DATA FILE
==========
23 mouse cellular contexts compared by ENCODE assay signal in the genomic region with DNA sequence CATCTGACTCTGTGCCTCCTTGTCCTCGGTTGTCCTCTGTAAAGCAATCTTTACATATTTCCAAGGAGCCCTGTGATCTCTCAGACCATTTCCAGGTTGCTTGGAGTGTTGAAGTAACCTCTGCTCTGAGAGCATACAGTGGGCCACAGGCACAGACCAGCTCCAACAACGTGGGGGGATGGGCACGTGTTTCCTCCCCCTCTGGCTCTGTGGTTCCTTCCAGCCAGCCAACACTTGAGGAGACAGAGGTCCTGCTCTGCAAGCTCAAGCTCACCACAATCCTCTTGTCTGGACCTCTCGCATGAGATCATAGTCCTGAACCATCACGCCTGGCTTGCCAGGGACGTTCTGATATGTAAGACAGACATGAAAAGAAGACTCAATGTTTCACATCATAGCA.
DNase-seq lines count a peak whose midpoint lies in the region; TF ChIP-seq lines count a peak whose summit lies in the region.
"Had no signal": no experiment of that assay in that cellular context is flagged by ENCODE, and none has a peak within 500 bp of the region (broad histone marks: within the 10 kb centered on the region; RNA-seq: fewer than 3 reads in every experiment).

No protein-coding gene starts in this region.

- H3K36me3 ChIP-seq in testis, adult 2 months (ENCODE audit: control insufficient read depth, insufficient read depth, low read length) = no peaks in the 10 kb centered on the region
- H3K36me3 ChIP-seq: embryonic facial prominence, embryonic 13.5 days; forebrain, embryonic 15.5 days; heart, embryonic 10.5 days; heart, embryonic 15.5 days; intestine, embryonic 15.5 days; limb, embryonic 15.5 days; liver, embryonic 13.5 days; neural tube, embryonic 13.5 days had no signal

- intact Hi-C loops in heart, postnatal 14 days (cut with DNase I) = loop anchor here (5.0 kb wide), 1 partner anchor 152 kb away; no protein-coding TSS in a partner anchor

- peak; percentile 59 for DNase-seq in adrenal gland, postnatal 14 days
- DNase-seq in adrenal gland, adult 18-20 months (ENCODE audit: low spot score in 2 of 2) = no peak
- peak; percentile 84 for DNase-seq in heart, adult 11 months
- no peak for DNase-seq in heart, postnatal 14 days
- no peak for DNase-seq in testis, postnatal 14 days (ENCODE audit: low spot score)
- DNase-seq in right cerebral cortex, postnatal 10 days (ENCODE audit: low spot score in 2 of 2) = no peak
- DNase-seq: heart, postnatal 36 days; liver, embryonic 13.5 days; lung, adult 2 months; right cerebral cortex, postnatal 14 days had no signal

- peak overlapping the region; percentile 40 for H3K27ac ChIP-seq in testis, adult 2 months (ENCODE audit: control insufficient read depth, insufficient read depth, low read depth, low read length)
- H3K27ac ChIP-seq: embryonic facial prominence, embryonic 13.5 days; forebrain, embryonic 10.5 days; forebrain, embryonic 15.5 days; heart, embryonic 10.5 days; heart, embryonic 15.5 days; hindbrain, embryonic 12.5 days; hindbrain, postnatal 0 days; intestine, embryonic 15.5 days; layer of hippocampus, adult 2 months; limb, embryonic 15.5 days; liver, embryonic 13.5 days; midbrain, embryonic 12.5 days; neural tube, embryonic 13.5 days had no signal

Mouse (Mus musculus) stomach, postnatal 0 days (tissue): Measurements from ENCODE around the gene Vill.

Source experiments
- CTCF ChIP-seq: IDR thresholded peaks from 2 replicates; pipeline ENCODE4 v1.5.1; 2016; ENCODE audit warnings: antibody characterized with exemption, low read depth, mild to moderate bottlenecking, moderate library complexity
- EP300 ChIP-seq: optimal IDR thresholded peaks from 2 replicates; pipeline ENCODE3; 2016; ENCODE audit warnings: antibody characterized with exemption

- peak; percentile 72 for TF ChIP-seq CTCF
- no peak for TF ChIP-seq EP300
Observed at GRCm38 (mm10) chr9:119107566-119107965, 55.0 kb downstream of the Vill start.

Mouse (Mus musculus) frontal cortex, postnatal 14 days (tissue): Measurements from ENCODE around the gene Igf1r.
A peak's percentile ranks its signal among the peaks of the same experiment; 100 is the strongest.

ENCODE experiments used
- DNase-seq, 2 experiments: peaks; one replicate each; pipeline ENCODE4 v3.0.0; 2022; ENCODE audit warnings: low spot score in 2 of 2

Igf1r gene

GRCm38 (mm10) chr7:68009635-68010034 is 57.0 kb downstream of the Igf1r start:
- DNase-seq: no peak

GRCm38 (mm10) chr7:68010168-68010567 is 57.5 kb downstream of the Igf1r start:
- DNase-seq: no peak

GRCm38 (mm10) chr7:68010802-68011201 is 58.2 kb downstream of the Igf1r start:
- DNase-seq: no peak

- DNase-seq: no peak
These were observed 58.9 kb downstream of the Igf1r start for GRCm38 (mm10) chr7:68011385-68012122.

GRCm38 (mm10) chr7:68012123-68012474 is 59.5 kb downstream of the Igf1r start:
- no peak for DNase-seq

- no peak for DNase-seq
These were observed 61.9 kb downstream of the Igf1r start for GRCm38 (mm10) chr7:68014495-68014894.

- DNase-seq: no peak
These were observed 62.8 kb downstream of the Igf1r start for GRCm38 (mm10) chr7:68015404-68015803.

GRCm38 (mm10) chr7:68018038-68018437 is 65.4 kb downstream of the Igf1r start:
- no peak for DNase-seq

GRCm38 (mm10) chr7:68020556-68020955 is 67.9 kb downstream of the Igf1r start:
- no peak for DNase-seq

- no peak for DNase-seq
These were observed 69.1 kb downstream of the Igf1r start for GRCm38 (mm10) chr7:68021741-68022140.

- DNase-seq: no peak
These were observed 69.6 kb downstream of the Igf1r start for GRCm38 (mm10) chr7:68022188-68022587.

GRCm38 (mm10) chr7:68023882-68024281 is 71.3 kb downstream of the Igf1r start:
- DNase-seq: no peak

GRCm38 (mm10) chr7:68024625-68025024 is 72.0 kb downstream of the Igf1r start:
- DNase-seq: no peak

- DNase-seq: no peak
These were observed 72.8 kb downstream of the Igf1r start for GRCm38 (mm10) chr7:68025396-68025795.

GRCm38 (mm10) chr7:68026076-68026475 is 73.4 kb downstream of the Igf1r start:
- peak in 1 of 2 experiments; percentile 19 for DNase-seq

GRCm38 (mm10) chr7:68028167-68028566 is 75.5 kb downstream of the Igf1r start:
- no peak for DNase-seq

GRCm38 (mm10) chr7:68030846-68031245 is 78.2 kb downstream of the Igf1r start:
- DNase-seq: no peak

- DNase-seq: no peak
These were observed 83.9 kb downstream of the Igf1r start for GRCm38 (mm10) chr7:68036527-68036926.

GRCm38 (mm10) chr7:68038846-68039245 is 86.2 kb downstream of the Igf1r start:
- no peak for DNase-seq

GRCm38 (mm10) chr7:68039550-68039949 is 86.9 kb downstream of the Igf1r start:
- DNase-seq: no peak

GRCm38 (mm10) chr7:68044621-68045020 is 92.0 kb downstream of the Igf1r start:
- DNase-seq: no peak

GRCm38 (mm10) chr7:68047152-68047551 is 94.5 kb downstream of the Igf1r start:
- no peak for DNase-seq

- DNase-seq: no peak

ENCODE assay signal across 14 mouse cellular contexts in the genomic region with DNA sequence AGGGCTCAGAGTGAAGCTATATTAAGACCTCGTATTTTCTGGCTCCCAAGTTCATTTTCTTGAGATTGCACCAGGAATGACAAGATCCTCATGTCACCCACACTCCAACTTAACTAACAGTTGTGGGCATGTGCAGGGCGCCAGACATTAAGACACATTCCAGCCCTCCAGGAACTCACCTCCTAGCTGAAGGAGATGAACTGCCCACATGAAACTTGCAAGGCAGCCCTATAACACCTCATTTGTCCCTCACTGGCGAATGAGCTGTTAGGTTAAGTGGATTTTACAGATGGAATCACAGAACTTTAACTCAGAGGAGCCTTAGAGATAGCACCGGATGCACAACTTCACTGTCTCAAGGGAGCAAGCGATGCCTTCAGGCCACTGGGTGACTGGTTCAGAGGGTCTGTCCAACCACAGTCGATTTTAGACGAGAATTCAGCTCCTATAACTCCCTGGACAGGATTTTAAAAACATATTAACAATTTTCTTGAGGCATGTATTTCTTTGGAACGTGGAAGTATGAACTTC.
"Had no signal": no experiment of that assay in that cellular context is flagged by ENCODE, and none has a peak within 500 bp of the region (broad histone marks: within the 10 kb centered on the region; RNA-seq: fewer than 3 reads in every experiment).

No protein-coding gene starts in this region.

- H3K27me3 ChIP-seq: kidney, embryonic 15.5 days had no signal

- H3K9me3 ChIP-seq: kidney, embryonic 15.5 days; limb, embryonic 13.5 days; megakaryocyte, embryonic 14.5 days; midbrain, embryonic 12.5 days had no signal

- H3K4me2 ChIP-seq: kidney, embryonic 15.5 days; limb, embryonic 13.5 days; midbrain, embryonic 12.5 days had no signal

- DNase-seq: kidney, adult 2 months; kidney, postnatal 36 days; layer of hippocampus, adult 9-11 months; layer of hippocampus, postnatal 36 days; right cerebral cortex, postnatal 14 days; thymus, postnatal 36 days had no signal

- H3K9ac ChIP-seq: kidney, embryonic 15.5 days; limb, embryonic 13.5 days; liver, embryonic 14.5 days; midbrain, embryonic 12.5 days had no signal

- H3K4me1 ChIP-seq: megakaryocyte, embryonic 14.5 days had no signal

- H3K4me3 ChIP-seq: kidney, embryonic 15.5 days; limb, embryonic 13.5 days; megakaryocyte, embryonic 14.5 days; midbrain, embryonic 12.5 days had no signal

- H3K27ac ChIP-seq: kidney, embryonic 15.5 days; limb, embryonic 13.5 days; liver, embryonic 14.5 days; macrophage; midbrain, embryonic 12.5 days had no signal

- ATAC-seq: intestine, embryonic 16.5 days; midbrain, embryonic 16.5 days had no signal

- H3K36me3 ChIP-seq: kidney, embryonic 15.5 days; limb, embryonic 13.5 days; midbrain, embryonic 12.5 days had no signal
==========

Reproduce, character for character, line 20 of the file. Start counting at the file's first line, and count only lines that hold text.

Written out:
- EP300 ChIP-seq: optimal IDR thresholded peaks from 2 replicates; pipeline ENCODE3; 2016; ENCODE audit warnings: antibody characterized with exemption